Computational protocol: Faster Evolving Primate Genes Are More Likely to Duplicate

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Protocol publication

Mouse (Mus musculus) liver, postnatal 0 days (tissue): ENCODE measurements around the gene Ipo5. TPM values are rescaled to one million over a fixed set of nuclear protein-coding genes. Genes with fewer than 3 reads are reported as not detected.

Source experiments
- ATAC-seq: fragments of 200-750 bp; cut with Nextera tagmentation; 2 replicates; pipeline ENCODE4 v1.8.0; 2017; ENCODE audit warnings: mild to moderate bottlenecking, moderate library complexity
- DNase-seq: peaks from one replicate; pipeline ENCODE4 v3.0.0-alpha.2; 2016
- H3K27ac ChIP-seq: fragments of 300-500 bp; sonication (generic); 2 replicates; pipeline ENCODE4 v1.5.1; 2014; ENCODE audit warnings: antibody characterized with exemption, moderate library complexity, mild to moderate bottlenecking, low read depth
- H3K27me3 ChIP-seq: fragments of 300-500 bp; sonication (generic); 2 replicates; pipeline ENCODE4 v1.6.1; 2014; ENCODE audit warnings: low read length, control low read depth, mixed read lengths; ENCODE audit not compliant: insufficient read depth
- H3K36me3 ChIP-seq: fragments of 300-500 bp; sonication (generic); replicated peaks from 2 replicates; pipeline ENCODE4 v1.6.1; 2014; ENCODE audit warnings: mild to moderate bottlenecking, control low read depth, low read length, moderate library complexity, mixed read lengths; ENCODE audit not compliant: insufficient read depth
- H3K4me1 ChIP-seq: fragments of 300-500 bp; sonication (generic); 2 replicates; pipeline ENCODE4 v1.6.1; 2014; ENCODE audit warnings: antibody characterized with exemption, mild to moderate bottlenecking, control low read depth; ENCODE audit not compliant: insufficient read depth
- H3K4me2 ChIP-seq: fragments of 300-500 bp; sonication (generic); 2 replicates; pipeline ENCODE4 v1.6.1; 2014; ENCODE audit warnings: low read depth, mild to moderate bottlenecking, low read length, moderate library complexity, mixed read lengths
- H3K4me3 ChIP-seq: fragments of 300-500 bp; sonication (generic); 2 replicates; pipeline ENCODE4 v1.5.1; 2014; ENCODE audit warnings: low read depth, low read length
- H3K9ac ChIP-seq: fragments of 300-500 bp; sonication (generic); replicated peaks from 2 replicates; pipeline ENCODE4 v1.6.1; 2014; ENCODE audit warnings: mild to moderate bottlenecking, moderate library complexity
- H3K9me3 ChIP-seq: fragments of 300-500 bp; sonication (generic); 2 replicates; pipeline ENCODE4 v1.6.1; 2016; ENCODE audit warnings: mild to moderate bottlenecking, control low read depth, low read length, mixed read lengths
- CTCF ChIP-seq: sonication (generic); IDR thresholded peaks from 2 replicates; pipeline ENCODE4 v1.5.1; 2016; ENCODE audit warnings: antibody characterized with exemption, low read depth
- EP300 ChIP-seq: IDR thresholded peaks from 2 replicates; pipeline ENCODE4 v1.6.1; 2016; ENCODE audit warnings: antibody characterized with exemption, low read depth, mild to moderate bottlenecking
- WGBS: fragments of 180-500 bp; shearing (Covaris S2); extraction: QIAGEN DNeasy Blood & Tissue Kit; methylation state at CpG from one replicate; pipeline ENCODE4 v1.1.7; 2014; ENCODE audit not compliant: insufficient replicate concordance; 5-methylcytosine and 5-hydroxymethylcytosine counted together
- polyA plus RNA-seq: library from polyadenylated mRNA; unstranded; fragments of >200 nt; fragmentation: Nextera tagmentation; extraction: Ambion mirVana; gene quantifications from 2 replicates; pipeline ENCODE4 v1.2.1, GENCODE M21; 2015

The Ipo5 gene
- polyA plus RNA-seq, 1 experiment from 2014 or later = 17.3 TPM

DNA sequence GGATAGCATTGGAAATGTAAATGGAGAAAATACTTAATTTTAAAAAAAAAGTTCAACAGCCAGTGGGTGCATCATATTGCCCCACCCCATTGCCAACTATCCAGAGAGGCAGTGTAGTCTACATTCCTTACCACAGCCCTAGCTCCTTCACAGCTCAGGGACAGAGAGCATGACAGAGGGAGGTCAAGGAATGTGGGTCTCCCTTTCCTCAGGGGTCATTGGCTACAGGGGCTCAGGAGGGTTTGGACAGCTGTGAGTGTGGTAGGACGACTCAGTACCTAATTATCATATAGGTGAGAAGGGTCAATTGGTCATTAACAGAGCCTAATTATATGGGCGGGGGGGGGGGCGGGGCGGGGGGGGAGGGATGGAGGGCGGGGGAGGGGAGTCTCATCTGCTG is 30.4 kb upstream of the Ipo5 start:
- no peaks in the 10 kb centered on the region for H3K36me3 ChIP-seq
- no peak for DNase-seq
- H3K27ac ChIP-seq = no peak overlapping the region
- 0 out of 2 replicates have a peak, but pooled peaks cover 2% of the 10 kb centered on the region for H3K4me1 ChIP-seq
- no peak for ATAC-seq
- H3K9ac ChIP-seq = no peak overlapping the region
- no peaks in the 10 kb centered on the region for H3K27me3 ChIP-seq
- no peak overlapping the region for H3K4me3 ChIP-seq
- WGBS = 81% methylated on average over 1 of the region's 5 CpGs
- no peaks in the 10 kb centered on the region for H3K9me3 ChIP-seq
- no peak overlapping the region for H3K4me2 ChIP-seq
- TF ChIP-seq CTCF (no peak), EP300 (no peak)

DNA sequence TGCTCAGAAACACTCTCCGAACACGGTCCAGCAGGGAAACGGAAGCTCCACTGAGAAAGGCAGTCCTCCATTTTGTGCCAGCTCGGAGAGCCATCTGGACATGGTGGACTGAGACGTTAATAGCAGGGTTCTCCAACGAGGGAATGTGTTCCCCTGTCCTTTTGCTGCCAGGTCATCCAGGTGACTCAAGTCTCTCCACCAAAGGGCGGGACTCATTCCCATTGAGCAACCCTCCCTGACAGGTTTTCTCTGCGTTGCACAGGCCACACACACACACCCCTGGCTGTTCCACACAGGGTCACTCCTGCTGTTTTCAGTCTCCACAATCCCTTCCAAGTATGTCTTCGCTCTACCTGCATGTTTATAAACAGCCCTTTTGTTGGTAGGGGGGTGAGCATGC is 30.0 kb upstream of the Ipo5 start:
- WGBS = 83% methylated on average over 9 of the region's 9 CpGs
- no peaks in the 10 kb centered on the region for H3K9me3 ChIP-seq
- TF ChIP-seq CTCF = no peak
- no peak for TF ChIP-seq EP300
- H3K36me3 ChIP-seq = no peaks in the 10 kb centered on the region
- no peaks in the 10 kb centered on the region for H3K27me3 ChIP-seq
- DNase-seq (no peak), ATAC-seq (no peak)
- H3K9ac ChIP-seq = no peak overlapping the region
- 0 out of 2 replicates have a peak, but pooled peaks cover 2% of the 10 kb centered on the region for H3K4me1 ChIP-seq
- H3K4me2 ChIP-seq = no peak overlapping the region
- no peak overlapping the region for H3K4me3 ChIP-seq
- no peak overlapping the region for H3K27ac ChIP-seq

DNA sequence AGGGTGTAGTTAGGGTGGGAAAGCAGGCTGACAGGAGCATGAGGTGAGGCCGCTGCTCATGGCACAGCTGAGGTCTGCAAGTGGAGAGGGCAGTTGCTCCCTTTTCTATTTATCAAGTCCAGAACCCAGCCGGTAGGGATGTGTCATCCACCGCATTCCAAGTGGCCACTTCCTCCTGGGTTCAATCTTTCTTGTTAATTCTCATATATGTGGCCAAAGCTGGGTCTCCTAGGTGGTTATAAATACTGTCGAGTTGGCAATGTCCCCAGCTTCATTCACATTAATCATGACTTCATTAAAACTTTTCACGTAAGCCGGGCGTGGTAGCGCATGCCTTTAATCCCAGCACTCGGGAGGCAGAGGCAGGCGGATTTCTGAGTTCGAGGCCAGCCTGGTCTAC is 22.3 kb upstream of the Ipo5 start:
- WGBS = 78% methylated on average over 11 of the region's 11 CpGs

[…] We defined singleton and duplicable genes within the great apes as individual ancestral genes that had either remained unduplicated or been duplicated at least once, respectively. In order to uncouple duplication status from evolutionary rate measurement we also required that all genes in this study remain singletons in gibbon and macaque, where evolutionary rates will be measured. An initial list of 2,961 candidate singleton gibbon genes was defined as genes with only self-hits in an intraspecific all-against-all BLASTp (E value threshold = 0.1) using the longest protein for each gene. Gene trees were obtained from Ensembl Compara, the generation of which is described in ), and these were pruned using ETE3, a python framework for phylogenetic analysis (), to include only species of interest (Gibbon, macaque, orangutan, gorilla, human, and chimp). We employed several quality control filters using Python to verify the singleton status at the base of this pruned tree and to exclude ancestral duplication followed by loss in gibbon or macaque (graphical summary in , online). Of the 2,961 putative singleton gibbon genes, 692 were excluded because they either lacked a gene tree, a macaque ortholog, or lacked any identifiable orthologs in any other genome (these could be annotation artifacts, novel genes, or very rapidly evolving genes); 1,926 gene trees had a single gibbon and a single macaque gene; and 343 trees had more than one homolog in gibbon and/or macaque (potentially ancestrally duplicated).The 343 gene trees with multiple macaque or gibbon homologs need further examination to assess whether or not they can be included in this analysis. Where the tree topology indicated that the duplication predated the primate lineage such that there were subtrees being made up of a single macaque and single gibbon gene with orthologs in the great apes, these were split and retained as distinct gene family trees (, online).We identified 1,478 gene trees containing a single macaque and gibbon gene and also a single homolog in orangutan, gorilla, chimp, and human and were thus considered singleton gene trees. In the set of gene trees where at least one of the four great ape species had more than one gene within the gene tree, the observed gene counts could have arisen via a gene duplication event in the great apes, or gene loss events in macaque and gibbon. As this study is specifically interested in identifying great-ape-specific gene duplications, it was necessary to rule out gene loss as an explanation for the gene counts. For the set of 125 gene trees of the nonsingletons (more than one copy in at least one of the great apes) we evaluated whether the gene copy number was due to a recent great-ape-specific duplication or to an ancestral duplication with loss in some lineages. We used genetic distance between paralogs to distinguish ancestral and recent duplication events in a protocol similar to where the paralogs are considered to be created by a recent duplication event when the genetic distance between the paralogs is less than the genetic distance from either one to the gibbon gene. If the distance between, say, two chimpanzee paralogs (A) is less than the distance between the gibbon ortholog and each of the sister chimpanzee genes (denoted B and C, respectively), we rule out ancestral duplication with lineage-specific loss and infer that the duplication event occurred more recently than the speciation event (that is, within the time period of interest here; illustrated in ). Genetic distances were obtained from the Ensembl gene trees (). If more than two paralogs per species were present, the two most closely related paralogs were considered. The method is potentially confounded by interparalog gene conversion. However, we do not think this is a substantial issue and moreover, under these circumstances, the macaque-gibbon distance would appear as a very obvious outlier and we see no evidence for this.Of the 125 gene trees with only one ortholog in macaque and gibbon and multiple orthologs in some great ape genomes, we cannot rule out ancestral duplication followed by gene loss in macaque and gibbon for 53 gene trees. The remaining 72 gene trees include great ape gene duplication events. [...] For each of the 1,478 singleton gene trees and the 72 duplicate gene trees, the protein sequences of the gibbon, macaque, orangutan, gorilla, chimpanzee, and human genes were aligned using MUSCLE () and then converted to nucleotide alignments using Translator-x (). Lists of duplicate and singleton families are provided as online. To test whether duplicate genes and singleton genes evolve at different rates, as has been described previously (; ; ), we extracted the human and macaque sequences from the multiple sequence alignments and estimated dN/dS using the codeml module of PAML 4.8, set to runmode =−2 for pairwise rate calculation, CodonFreq = 2, with all other parameters as default. For each duplicate gene within a gene tree, we calculate the pairwise rate with the macaque sequence and then take a mean rate for the gene tree. A graphical summary of PAML usage is shown in , online. [...] Unless otherwise stated, statistical tests and plots were performed and created using R, sm, and ggplot2 (; ). The kernel density estimation (KDE) test is a nonparametric test for testing whether two 2D sets of data are the same. It was run using the ks (kernel-smoothing) package for R (). […]

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